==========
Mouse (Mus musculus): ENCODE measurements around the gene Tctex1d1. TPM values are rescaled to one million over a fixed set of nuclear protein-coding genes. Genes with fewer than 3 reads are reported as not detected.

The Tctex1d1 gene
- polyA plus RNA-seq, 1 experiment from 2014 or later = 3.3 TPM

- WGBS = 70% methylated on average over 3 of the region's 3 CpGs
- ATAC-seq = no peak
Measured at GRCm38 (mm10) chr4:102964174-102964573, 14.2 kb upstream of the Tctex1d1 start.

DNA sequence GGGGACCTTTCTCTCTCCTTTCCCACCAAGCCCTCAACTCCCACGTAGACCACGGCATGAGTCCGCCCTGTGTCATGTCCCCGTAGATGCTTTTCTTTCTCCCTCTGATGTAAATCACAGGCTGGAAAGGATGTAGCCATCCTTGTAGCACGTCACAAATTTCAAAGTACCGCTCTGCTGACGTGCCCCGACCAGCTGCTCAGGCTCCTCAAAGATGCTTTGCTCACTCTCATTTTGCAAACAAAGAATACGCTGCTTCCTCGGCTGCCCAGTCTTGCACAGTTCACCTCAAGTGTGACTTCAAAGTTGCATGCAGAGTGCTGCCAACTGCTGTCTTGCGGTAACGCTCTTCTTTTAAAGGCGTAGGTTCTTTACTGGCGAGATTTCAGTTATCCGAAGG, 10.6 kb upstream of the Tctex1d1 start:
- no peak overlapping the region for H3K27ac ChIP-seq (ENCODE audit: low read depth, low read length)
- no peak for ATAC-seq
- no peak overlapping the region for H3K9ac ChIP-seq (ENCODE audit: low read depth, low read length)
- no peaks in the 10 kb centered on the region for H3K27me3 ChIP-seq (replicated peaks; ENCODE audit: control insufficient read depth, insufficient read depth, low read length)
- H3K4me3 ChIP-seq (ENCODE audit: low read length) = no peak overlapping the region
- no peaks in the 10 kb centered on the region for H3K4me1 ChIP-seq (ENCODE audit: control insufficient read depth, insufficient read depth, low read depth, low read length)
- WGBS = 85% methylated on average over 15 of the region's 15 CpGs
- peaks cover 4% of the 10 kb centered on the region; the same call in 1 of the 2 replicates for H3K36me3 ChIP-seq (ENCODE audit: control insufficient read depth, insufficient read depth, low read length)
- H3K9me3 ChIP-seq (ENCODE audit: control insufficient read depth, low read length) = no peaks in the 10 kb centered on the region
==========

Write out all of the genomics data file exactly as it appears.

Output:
Mouse (Mus musculus): ENCODE measurements around the gene Tctex1d1. TPM values are rescaled to one million over a fixed set of nuclear protein-coding genes. Genes with fewer than 3 reads are reported as not detected.

The Tctex1d1 gene
- polyA plus RNA-seq, 1 experiment from 2014 or later = 3.3 TPM

- WGBS = 70% methylated on average over 3 of the region's 3 CpGs
- ATAC-seq = no peak
Measured at GRCm38 (mm10) chr4:102964174-102964573, 14.2 kb upstream of the Tctex1d1 start.

DNA sequence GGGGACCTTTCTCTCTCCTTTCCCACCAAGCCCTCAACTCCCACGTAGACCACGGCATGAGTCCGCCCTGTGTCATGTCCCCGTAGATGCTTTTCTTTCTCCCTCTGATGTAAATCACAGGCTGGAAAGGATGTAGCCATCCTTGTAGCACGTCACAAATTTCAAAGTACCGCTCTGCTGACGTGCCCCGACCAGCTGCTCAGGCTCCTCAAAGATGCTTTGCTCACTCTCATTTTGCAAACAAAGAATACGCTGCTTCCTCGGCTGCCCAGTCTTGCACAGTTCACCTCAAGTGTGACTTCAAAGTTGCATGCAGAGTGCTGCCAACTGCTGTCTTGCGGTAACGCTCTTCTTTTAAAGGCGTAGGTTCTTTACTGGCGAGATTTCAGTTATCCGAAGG, 10.6 kb upstream of the Tctex1d1 start:
- no peak overlapping the region for H3K27ac ChIP-seq (ENCODE audit: low read depth, low read length)
- no peak for ATAC-seq
- no peak overlapping the region for H3K9ac ChIP-seq (ENCODE audit: low read depth, low read length)
- no peaks in the 10 kb centered on the region for H3K27me3 ChIP-seq (replicated peaks; ENCODE audit: control insufficient read depth, insufficient read depth, low read length)
- H3K4me3 ChIP-seq (ENCODE audit: low read length) = no peak overlapping the region
- no peaks in the 10 kb centered on the region for H3K4me1 ChIP-seq (ENCODE audit: control insufficient read depth, insufficient read depth, low read depth, low read length)
- WGBS = 85% methylated on average over 15 of the region's 15 CpGs
- peaks cover 4% of the 10 kb centered on the region; the same call in 1 of the 2 replicates for H3K36me3 ChIP-seq (ENCODE audit: control insufficient read depth, insufficient read depth, low read length)
- H3K9me3 ChIP-seq (ENCODE audit: control insufficient read depth, low read length) = no peaks in the 10 kb centered on the region